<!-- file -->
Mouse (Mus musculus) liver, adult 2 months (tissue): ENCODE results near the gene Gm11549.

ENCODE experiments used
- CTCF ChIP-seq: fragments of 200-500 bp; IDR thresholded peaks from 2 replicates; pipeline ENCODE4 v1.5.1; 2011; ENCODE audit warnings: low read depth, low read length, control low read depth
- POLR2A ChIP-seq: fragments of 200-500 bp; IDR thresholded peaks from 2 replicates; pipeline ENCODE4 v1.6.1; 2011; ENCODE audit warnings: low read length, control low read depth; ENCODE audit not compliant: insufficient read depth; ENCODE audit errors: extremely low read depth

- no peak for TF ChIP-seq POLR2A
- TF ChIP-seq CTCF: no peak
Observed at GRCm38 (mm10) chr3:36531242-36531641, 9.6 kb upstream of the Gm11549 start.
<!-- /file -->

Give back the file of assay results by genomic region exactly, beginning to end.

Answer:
Mouse (Mus musculus) liver, adult 2 months (tissue): ENCODE results near the gene Gm11549.

ENCODE experiments used
- CTCF ChIP-seq: fragments of 200-500 bp; IDR thresholded peaks from 2 replicates; pipeline ENCODE4 v1.5.1; 2011; ENCODE audit warnings: low read depth, low read length, control low read depth
- POLR2A ChIP-seq: fragments of 200-500 bp; IDR thresholded peaks from 2 replicates; pipeline ENCODE4 v1.6.1; 2011; ENCODE audit warnings: low read length, control low read depth; ENCODE audit not compliant: insufficient read depth; ENCODE audit errors: extremely low read depth

- no peak for TF ChIP-seq POLR2A
- TF ChIP-seq CTCF: no peak
Observed at GRCm38 (mm10) chr3:36531242-36531641, 9.6 kb upstream of the Gm11549 start.